Home > Development, Zimbabwe > Zimbabwean women nominated for the Women for Africa award

Zimbabwean women nominated for the Women for Africa award

Two UK- based Zimbabwean women are set to be recognised for their inspirational work campaigning for girls’ rights after being shortlisted for a Women 4 Africa award.

Betty Makoni
Betty Makoni: nominated as inspirational.

Human rights campaigner Betty Makoni has been nominated in the Inspirational and Humanitarian Woman of the Year categories and BekezeleNsingo has been nominated for a recognition award for her work with the African Mothers Foundation which she began.

Women4Africa is a UK-based organisation which works to help street children and girls in Africa. It launched the scheme to honour and celebrate the work of dedicated African women making a real difference in their communities.

Makoni has won more than 20 awards for her work helping girls in the rural areas take control of their lives and break the cycle of the poverty trap they are born into, through her organisation the Girl Child Network. But she says each award is special because it raises more awareness about the plight of children in the rural villages.

It is a plight she knows all too well. She grew up in a rural village in Zimbabwe and survived domestic abuse and rape as a child. Through sheer determination she worked her way through school and became a teacher after gaining two bachelor degrees.

She has expanded her network to helping girls in Sierra Leone, South Africa, Uganda as well as the USA and the UK. And she uses her inspirational story to teach children that they can work their way out of their villages.

She said: “What we are doing is giving girls the skills they needs to make something of their lives. We set up girls’ clubs in villages and teach them leadership skills. They are free to talk through the issues and problems they are encountering but also to know that they have solutions.” She said the girls are encouraged to start small businesses to make money for themselves by planting food or learning how to make reuseable sanitary towels they can sell. “Maybe these girls want to get through secondary school, maybe they have even dreamed of going to university. You need someone to stand up and tell them: ‘you can achieve that.’”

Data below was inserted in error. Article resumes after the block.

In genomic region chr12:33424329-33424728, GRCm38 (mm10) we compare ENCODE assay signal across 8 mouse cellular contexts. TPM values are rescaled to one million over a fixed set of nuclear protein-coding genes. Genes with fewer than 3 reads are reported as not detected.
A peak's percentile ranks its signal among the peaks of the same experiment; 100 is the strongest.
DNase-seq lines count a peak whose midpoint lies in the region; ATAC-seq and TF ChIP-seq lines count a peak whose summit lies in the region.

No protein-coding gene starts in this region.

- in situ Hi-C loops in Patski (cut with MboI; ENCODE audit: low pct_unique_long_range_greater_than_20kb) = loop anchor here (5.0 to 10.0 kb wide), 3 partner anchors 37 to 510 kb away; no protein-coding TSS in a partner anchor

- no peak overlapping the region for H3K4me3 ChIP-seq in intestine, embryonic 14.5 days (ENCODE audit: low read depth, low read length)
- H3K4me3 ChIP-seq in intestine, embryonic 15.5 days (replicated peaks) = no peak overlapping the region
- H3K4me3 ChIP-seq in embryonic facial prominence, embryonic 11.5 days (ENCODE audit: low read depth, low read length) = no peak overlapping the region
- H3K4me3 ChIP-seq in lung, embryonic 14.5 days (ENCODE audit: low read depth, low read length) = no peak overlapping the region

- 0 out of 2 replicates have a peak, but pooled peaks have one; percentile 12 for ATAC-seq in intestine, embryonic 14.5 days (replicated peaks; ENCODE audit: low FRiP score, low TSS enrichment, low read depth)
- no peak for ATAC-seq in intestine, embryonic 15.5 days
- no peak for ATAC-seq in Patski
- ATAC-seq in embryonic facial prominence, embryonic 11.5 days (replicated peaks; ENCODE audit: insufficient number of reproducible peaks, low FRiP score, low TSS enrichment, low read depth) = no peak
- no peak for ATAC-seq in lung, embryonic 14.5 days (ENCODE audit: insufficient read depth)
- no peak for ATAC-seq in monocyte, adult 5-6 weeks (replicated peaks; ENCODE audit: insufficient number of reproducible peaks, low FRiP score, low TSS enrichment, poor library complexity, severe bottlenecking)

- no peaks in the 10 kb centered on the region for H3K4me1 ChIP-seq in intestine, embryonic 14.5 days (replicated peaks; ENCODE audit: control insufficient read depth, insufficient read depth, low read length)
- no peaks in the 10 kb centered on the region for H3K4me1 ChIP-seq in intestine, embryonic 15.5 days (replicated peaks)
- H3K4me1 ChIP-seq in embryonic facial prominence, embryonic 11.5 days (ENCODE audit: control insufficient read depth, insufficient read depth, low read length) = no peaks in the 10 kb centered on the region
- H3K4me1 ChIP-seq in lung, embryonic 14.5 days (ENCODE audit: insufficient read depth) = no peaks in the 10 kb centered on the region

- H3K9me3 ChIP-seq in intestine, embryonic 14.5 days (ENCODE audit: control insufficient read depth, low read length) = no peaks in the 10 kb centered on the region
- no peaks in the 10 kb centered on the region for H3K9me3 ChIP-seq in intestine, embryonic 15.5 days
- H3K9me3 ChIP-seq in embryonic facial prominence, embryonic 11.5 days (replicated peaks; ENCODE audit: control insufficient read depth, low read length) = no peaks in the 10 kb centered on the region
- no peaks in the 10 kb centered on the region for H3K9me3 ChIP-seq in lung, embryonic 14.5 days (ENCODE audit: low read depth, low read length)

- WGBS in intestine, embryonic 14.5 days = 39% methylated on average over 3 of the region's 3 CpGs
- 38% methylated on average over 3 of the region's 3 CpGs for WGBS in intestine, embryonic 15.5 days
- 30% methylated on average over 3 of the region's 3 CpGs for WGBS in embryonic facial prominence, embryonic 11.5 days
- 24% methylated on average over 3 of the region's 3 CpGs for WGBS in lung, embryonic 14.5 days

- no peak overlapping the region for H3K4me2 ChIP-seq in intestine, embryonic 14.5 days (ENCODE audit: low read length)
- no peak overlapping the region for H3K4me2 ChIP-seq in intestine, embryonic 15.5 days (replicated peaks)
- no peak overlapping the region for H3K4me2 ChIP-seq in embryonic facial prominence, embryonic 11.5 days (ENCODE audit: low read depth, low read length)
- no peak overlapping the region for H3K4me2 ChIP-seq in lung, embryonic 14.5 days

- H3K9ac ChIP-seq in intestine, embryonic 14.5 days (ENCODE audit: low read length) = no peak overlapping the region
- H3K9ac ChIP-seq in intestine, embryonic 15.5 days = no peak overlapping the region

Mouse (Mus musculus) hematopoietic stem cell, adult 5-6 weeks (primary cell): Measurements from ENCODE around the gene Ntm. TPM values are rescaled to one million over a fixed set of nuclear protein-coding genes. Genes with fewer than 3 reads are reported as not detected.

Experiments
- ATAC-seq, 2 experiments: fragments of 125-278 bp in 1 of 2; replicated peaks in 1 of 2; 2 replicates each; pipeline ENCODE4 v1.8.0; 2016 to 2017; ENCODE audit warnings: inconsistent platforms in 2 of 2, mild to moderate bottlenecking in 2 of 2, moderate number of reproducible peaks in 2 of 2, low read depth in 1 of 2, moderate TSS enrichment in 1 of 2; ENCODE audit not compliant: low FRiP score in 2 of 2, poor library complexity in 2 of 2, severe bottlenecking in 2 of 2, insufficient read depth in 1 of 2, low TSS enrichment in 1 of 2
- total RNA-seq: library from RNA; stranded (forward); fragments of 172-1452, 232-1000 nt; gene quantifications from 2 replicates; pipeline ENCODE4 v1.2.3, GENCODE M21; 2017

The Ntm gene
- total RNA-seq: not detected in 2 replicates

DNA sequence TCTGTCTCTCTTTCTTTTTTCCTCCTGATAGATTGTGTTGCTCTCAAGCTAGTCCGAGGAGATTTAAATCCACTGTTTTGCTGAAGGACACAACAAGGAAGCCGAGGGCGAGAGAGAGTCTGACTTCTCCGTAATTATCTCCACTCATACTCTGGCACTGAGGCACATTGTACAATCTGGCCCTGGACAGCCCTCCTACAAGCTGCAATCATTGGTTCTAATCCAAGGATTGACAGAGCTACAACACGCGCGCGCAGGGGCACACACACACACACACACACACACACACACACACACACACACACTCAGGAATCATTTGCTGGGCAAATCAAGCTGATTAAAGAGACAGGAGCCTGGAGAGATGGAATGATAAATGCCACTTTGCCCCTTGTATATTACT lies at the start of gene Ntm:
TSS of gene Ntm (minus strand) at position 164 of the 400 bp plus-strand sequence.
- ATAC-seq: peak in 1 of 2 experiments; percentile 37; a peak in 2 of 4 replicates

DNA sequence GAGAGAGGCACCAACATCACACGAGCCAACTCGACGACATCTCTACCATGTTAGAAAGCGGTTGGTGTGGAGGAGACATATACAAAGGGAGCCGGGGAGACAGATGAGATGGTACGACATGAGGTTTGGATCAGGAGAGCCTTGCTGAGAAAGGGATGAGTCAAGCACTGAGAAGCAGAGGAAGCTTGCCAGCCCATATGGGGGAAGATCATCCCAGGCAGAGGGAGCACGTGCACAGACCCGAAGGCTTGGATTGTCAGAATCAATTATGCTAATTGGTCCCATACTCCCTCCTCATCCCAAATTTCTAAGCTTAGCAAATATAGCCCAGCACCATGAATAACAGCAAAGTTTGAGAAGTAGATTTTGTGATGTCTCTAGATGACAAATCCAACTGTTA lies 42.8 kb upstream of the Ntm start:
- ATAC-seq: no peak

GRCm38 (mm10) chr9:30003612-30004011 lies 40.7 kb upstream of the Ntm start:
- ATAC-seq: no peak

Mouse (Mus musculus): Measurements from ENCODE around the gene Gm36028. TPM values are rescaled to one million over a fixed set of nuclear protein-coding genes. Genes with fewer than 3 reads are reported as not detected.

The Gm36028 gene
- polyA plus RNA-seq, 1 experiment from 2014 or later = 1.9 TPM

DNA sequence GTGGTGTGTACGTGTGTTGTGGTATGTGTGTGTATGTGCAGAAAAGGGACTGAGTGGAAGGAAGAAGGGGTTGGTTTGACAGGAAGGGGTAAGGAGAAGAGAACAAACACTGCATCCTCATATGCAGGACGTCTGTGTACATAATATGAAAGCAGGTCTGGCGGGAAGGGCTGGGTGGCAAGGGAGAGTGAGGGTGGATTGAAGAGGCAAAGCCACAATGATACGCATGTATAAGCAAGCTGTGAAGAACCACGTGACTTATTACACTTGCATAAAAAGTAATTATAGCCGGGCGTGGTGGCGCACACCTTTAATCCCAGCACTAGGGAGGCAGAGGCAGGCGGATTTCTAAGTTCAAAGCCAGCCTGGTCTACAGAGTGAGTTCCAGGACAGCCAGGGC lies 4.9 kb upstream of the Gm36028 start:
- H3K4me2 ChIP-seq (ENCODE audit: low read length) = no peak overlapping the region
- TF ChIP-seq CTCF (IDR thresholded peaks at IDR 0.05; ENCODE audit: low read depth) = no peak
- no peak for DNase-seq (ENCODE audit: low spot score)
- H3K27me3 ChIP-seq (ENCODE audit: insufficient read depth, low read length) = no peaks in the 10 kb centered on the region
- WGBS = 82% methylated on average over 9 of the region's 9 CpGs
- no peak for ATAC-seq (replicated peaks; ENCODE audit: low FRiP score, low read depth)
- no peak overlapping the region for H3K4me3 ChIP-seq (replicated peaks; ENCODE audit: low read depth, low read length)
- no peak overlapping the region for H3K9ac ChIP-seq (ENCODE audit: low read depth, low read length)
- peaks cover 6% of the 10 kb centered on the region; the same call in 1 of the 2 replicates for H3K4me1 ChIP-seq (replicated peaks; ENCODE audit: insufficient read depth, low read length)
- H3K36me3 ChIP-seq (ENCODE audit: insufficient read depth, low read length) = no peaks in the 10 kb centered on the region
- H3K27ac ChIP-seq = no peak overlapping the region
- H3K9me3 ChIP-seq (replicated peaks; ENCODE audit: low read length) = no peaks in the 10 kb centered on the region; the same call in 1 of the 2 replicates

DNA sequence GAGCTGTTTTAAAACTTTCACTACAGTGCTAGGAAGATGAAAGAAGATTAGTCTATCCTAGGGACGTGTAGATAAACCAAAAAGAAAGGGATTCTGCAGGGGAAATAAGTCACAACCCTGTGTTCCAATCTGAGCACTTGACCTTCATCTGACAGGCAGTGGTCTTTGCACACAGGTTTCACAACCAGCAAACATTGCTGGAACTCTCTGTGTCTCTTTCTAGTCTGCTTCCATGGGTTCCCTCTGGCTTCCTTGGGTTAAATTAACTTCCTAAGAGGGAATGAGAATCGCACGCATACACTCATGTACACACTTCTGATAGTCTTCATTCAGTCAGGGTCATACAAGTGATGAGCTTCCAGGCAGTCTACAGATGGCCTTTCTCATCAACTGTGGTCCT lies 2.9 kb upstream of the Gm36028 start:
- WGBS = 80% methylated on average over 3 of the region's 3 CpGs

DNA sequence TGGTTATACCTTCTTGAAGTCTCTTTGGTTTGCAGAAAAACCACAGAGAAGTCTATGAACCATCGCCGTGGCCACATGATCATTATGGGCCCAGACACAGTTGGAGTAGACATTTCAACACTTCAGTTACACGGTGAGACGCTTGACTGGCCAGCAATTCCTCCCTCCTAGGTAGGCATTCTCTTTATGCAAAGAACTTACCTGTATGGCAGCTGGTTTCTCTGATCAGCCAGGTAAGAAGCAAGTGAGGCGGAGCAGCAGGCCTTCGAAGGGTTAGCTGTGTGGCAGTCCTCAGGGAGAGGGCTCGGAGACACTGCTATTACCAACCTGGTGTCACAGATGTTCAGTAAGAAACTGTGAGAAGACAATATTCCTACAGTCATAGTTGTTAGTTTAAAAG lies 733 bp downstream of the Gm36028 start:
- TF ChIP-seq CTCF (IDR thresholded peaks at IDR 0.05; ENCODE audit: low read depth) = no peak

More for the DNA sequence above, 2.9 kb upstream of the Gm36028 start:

Bekezele Nsingo
BekezeleNsingo: nominated for work with African Mothers.

Nsingo also works to help girls in the rural areas become self-sufficient. She was inspired to start her foundation after an emotional trip to Zimbabwe in 2008 when she was shocked by the dire situation she found in her village.

“We work with young girls in Zimbabwe, keeping them in school and ensuring they get an education, we pay their school fees. I also do workshops teaching girls how to make re-useable sanitary towels with materials available to them, because it is very difficult for them to access these things. I am also working with doctors and midwives in the country to make sure they have the right drugs to prevent maternal deaths,” she said.

Nsingo, who has also been nominated for a Zimbabwe Achievers Award, said she knows Betty well and is proud that their work is being recognised.

“That is the mark of a Zimbabwean woman, to keep on fighting and fighting until you see the light at the end of the tunnel. You don’t stop,” she said.

A third Zimbabwean, singer/songwriter Roucheon, has been nominated for Outstanding Mother of the Year and Business Woman of the Year. The Women4Africa winners will be presented with their awards on May 19 at a ceremony in London. – KJW

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Categories: Development, Zimbabwe
  1. June 11, 2012 at 12:55 pm

    In 1992, Ann Cotton traveled to rural Zimbabwe to investigate why girls’ access to education in rural areas was so low. What she found surprised her. Contrary to the broadly-held notion that cultural resistance was the main reason so few girls were going to school, Ann discovered that family poverty was a more significant constraining factor. Could an economic solution unlock opportunities for addressing the widespread exclusion of girls from education? Could it lead to economic, social and cultural benefits for rural Africa?

    • June 17, 2012 at 7:54 pm

      Thank you so much for the comment. It is definitely true, women are still marginalised in Zimbabwe yet they are actually the bread winners in most families. I believe that research does show that the inclusion of girls in education does lead to economic, social and cultural benefits.

  1. June 4, 2012 at 12:22 pm

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